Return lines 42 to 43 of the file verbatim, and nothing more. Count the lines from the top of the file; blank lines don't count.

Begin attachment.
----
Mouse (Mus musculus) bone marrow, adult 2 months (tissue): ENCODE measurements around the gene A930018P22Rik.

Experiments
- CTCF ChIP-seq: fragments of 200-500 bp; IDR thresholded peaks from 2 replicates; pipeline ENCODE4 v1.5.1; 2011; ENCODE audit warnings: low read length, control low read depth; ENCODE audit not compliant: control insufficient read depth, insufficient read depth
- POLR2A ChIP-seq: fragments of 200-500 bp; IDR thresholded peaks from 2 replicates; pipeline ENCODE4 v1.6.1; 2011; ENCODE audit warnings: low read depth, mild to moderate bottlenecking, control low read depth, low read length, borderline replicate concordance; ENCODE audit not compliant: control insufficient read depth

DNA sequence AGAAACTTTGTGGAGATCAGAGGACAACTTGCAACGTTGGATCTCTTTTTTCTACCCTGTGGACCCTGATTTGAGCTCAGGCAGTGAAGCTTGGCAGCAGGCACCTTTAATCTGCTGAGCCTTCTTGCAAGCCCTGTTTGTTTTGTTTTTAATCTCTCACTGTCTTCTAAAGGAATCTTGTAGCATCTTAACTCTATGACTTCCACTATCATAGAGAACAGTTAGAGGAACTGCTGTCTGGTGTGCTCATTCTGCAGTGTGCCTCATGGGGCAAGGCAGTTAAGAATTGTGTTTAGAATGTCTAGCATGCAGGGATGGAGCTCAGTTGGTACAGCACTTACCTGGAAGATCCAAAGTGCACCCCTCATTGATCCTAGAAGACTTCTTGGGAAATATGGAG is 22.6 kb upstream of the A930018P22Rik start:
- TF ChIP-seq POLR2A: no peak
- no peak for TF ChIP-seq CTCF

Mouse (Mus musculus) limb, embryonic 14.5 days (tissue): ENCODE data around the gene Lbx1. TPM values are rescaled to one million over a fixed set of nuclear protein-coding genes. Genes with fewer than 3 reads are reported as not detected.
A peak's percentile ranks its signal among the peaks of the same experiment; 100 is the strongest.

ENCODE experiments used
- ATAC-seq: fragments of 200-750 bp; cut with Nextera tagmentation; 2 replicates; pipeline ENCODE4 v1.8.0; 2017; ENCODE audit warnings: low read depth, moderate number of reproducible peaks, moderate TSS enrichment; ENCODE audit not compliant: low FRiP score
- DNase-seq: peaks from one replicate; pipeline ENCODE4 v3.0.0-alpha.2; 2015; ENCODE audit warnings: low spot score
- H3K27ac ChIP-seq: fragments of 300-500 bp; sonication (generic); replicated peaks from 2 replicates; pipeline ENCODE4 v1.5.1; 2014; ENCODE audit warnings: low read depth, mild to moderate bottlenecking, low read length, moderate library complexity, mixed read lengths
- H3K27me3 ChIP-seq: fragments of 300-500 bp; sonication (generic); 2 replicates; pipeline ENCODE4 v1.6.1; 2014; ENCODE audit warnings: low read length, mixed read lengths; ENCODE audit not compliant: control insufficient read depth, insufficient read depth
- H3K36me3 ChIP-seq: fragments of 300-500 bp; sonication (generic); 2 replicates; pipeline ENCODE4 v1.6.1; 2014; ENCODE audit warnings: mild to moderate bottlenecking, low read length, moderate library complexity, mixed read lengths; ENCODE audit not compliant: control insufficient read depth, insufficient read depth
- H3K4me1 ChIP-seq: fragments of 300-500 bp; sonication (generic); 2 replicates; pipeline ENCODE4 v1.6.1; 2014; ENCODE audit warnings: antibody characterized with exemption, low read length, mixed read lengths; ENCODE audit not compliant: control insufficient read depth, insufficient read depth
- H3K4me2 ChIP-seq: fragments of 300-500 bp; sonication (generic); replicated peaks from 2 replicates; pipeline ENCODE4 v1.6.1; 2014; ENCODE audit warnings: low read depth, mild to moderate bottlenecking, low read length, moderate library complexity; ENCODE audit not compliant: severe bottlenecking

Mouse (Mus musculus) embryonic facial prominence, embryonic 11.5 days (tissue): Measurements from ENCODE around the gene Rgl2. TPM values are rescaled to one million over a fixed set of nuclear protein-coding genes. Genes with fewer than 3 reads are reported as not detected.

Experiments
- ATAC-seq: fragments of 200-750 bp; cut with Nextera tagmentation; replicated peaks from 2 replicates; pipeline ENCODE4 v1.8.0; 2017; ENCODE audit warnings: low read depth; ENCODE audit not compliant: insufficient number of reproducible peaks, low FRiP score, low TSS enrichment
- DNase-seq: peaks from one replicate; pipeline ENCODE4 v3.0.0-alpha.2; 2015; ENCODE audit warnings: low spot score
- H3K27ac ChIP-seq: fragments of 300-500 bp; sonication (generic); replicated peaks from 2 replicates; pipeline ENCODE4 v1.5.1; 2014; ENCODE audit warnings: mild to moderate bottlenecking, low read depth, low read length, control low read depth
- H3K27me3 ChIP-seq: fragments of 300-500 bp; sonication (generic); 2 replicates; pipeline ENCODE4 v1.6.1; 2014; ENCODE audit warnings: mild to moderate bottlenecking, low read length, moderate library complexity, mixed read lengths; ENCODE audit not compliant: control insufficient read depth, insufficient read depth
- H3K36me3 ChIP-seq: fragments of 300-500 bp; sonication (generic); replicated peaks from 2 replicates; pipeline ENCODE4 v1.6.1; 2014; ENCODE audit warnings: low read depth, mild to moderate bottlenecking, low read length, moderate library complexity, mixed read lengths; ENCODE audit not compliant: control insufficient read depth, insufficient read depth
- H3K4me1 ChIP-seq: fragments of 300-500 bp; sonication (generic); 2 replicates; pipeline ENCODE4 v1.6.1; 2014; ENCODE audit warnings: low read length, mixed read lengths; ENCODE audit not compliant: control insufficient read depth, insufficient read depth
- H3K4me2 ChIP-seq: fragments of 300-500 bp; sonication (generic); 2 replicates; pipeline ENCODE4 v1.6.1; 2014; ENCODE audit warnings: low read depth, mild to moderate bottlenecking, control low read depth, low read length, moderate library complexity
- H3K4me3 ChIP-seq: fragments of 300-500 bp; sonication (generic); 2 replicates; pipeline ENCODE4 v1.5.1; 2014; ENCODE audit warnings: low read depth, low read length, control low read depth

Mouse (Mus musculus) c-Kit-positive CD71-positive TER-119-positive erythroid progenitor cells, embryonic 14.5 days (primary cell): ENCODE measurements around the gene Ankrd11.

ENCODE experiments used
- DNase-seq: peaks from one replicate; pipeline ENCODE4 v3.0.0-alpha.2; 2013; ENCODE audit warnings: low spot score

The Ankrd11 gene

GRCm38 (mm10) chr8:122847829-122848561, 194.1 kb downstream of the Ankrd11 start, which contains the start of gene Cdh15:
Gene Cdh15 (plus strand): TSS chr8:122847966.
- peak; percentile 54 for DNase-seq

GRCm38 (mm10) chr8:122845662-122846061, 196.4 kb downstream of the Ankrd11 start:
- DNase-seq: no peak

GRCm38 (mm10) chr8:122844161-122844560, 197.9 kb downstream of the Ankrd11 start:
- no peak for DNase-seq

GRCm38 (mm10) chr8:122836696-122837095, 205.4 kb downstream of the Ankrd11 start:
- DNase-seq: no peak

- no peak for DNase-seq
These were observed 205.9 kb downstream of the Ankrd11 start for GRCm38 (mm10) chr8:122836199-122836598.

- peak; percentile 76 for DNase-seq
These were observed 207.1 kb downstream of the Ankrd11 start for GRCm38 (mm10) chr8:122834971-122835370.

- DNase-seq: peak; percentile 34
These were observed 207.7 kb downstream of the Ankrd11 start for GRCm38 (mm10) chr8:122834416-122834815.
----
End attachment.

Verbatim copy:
These were observed 205.9 kb downstream of the Ankrd11 start for GRCm38 (mm10) chr8:122836199-122836598.

- peak; percentile 76 for DNase-seq